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Review: Space Junk 3D


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A little over a week ago an alarm sounded—figuratively, if not literally—at mission control for the International Space Station (ISS). Late Friday, March 23, NASA announced that a piece of orbital debris would pass close to the station, within an area nicknamed the “pizza box”: a region of space 50 kilometers long and wide and 1.5 kilometers in altitude, with the station in the middle. With the debris predicted to pass about 15 kilometers of the station early Saturday, there was no time to move the station safely away from the debris. Instead, the six members of the station’s crew sheltered in the two Soyuz spacecraft docked to the ISS, in the event the debris did strike the station early Saturday morning.

Space Junk 3D takes advantage of the state of the art in cinema technology to better communicate the threat or orbital debris and potential ways of dealing with it.

Fortunately, the debris did stay clear of the station, and the station’s crew exited the Soyuz capsules shortly after the object’s closest approach. It wasn’t the first time that station crewmembers had to shelter in their Soyuz vehicles because of orbital debris. In an incident last June, for example, an object passed just 260 meters from the station. Ironically, the object that passed close to the station this time around was itself the result of a collision: it was debris from the February 2009 collision of the Iridium 33 communications satellite and the defunct Russian Cosmos 2251 satellite.

That collision, and the close calls experienced by the ISS, have raised awareness of the threat posed by orbital debris, aka space junk. However, the topic is still somewhat abstract. After all, the debris objects themselves are visible only to powerful radars and telescopes, and the actual collisions, like the Iridium-Cosmos event in 2009 or the Chinese ASAT test two years earlier, are not witnessed. A new short film, Space Junk 3D, takes advantage of the state of the art in cinema technology to better communicate the threat and potential ways of dealing with it.

Space Junk 3D, currently screening in a handful of theaters that are primarily associated with museums, is intended to bring the issue of orbital debris to the very big screen. Designed for IMAX 3D theaters, the film offers plenty of dramatic visuals, both real and animated, to describe the threat of orbital debris. While narrated by British actor Tom Wilkinson, the central figure in the 40-minute film is Don Kessler, the former NASA scientist who led some of the early studies of the subject, long before it appeared on the public’s radar. (Kessler is perhaps best known for promulgating the concept known as the Kessler Syndrome, where the density of debris in a particular orbit reaches the point where debris creates a self-sustaining cascade of impacts, effectively making that orbit unusable.) Kessler provides the expert voice describing the growth of debris and ways to address, and perhaps eventually resolve, this problem.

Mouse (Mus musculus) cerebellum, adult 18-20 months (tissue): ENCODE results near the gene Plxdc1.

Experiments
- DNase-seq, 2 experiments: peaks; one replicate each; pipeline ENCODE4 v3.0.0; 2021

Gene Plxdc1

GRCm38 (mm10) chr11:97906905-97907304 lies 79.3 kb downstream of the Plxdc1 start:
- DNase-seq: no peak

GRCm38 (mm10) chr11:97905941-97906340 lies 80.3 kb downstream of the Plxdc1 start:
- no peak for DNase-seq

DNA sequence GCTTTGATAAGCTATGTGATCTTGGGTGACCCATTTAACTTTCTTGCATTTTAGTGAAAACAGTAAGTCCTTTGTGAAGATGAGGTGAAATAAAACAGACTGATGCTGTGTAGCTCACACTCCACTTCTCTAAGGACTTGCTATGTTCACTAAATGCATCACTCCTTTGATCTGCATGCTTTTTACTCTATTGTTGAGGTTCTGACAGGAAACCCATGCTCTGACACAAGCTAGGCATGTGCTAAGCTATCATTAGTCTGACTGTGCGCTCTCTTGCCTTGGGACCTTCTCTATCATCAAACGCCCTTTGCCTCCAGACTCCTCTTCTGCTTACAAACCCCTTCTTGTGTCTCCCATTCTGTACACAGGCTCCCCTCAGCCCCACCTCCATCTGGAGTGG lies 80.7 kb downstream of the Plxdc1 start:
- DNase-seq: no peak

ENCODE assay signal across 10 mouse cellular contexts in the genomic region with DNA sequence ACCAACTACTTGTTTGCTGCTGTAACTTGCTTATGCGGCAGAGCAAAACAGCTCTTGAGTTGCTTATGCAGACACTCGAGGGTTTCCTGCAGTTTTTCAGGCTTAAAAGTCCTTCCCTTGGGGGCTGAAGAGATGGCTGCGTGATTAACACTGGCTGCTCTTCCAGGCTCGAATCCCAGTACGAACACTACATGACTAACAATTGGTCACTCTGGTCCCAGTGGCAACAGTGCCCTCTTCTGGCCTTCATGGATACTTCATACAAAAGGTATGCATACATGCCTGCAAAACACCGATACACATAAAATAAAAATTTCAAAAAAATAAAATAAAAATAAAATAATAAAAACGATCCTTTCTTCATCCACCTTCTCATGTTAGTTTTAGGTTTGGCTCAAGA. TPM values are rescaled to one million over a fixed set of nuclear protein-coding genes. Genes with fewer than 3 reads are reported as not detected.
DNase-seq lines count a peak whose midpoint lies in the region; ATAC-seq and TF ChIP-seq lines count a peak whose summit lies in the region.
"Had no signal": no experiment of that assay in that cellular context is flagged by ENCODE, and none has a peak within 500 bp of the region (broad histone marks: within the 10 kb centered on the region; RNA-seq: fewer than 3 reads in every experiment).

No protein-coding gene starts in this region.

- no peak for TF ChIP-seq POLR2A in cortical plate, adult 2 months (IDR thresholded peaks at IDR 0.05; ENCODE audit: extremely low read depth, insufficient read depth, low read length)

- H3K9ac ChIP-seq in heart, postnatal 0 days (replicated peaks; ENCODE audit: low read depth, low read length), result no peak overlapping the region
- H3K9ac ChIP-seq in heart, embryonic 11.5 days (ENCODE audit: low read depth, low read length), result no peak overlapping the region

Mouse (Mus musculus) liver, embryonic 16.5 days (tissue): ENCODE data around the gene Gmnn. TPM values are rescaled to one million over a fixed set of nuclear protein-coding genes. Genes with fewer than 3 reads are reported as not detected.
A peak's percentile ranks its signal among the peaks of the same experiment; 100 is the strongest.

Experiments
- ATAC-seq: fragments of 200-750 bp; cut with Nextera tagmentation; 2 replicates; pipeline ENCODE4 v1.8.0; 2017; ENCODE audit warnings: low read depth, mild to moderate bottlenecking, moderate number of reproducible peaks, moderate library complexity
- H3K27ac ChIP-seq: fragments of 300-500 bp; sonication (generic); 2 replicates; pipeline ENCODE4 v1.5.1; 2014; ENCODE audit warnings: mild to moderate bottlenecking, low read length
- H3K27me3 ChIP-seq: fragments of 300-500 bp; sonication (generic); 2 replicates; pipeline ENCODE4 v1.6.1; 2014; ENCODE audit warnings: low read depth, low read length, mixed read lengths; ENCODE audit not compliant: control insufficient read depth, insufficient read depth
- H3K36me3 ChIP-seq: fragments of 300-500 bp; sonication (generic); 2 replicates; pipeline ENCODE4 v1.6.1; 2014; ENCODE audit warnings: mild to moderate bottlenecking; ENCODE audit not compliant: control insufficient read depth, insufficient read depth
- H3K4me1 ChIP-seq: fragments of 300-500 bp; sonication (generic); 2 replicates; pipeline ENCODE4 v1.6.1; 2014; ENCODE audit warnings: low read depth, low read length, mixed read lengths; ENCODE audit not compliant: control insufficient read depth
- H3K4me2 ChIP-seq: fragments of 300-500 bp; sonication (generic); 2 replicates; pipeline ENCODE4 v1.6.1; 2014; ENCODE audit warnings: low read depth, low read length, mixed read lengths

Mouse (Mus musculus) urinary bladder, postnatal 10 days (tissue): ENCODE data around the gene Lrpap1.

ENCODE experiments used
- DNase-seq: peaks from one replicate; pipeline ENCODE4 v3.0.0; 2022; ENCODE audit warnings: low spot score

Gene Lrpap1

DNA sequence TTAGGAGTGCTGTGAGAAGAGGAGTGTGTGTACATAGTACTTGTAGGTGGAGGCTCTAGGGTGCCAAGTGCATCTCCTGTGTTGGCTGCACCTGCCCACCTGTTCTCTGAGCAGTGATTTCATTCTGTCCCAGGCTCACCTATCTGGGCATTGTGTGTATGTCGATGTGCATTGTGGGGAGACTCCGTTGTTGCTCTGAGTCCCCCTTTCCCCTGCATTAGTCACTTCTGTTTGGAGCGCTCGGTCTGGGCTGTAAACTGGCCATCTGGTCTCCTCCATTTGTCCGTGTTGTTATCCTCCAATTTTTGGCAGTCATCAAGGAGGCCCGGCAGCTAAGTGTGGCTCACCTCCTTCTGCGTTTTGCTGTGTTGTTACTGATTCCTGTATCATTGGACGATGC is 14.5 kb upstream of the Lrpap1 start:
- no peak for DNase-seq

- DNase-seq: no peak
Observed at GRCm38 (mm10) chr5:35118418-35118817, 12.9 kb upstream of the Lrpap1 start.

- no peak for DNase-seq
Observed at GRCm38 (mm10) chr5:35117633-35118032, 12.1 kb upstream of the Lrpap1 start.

At one point the film shows a computer animation of the future collision of the Milky Way and Andromeda galaxies, something that is visually stunning on a giant 3-D screen, but has nothing to do with orbital debris.

The film at times makes good use of its giant three-dimensional canvas, primarily in the form of computer animations that illustrate the growing population of debris and what the effects of debris collisions can be. The film also tries to be forward-looking, displaying at the end some of the concepts that researchers have proposed in recent years to capture debris or deorbit satellites at the end of their lifetimes. The film does look perhaps too far ahead, envisioning a fleet of orbital tugs—effectively space garbage trucks—gathering debris in their cargo holds and returning them to a giant space station, something that is likely many decades down the line at a minimum.

Yet at other times Space Junk 3D seems to lose focus. At one point the film shows a computer animation of the future collision of the Milky Way and Andromeda galaxies, something that is visually stunning on a giant 3-D screen, but has nothing to do with orbital debris beyond the fact that there are collisions in nature as well. Some of the non-CGI footage also seems a bit contrived, such as when, early in the film, Kessler is flown to the rim of Meteor Crater in a helicopter. Ostensibly it’s to illustrate that cosmic collisions happen in nature, but it has little to do with orbital debris itself.

Those issues aside, Space Junk 3D, does a good job illustrating the problem of orbital debris that can otherwise be difficult to visualize. In a discussion after a screening of the film at the Smithsonian’s National Museum of Natural History in Washington in mid-March, producer Kimberly Rowe said she was drawn to the topic precisely because of the lack of visuals. “It left you wanting to know more, and it’s also incredibly visual, yet there were no visuals to really see with this,” she said of the subject of orbital debris.

The screening in Washington was part of the DC Environmental Film Festival, a deliberate choice by the filmmakers because of how their perceptions about the topic changed while making it. “When we started to make the film, it was a space film,” said director/producer Melissa Butts at the screening. However, soon after starting work on it, she said, the environmental implications became clear and thus emphasized more in the final product. While not a perfect film, Space Junk 3D, does offer audiences a fascinating, and at times sobering, look at a problem that is only becoming more serious, as the crew of the ISS is discovering.


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